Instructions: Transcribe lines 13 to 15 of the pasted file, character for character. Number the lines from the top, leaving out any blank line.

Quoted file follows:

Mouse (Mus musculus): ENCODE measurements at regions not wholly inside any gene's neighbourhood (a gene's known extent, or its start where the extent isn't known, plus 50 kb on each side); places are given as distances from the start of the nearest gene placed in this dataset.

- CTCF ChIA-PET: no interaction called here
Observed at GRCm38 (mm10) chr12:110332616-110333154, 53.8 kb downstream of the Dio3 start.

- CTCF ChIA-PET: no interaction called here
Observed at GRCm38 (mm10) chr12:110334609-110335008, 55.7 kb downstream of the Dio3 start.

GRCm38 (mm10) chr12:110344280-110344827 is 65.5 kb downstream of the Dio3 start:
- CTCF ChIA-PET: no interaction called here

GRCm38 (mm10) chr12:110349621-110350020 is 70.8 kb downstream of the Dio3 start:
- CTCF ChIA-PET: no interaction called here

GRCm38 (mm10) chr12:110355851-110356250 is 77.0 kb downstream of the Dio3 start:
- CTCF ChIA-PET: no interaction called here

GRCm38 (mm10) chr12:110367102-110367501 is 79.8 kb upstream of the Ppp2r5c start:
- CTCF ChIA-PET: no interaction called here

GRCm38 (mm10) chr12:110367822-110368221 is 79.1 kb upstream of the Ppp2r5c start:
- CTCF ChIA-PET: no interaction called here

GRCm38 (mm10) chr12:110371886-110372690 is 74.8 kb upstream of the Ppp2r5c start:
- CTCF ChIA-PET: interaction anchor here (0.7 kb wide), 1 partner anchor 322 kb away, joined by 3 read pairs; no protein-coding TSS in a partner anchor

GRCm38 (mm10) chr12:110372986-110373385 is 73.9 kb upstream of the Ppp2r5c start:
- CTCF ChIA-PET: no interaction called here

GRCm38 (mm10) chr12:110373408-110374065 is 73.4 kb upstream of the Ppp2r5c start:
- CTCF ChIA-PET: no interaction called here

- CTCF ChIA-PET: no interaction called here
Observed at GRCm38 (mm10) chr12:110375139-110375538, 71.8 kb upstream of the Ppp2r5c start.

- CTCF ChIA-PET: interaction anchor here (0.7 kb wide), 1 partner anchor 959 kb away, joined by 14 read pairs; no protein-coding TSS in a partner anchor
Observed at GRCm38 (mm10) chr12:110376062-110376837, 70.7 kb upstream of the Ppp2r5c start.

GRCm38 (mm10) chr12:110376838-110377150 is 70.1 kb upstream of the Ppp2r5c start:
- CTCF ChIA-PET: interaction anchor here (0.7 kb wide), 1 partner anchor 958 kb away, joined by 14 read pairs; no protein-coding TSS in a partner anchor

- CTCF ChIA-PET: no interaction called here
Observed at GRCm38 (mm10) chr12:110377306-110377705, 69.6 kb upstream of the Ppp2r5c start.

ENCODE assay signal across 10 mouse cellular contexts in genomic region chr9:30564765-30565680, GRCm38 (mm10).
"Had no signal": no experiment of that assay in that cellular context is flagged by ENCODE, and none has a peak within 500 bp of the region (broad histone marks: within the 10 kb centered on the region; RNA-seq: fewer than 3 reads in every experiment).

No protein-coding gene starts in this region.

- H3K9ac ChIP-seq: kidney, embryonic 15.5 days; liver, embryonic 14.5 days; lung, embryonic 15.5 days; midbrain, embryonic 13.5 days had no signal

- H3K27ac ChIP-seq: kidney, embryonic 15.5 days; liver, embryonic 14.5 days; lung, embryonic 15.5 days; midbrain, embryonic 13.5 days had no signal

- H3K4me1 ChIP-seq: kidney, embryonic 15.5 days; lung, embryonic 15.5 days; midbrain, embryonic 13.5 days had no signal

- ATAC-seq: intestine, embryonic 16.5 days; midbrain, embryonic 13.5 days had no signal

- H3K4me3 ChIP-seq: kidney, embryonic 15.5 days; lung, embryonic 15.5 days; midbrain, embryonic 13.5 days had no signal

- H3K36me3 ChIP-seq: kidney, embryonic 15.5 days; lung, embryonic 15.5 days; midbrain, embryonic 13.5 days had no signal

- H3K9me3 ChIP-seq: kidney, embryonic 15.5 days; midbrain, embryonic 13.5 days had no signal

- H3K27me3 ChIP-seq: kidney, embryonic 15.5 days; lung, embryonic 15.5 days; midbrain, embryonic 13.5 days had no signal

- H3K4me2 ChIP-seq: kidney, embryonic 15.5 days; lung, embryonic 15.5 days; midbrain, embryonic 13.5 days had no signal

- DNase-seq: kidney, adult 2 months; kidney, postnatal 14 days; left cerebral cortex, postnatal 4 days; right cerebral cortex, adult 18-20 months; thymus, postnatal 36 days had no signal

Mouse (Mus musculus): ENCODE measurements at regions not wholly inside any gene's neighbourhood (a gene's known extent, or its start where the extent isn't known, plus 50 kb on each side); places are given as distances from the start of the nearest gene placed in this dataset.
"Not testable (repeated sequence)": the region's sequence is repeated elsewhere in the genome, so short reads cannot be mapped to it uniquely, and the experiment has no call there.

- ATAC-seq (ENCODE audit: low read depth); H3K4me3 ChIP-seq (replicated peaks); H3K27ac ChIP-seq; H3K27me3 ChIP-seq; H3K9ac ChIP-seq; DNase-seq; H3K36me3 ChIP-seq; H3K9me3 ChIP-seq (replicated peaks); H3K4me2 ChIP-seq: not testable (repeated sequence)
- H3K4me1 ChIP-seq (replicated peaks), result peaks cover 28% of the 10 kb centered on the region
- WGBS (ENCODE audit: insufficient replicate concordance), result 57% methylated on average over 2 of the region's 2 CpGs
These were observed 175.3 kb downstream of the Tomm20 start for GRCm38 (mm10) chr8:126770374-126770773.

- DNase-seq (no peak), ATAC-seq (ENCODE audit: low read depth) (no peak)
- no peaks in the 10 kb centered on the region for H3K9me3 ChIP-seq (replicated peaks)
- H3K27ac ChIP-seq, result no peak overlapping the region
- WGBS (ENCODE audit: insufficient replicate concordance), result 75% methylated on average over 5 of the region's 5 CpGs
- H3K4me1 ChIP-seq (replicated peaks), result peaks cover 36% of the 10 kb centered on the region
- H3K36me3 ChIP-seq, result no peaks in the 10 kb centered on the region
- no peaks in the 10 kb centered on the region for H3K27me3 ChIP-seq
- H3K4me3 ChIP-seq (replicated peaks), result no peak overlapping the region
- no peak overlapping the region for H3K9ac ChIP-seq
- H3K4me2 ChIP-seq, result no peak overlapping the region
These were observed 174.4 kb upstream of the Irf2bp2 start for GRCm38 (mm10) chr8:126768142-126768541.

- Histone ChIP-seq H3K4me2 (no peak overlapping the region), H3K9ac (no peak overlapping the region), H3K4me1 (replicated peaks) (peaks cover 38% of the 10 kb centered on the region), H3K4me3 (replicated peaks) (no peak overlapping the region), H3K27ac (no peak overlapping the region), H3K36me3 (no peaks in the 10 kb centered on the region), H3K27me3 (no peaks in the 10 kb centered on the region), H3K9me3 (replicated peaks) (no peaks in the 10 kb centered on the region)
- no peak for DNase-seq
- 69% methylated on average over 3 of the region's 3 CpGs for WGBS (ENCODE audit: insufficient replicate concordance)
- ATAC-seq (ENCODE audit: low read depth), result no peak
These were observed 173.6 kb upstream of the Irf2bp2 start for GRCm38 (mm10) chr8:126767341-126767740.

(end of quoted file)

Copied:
- CTCF ChIA-PET: no interaction called here

GRCm38 (mm10) chr12:110367822-110368221 is 79.1 kb upstream of the Ppp2r5c start:
- CTCF ChIA-PET: no interaction called here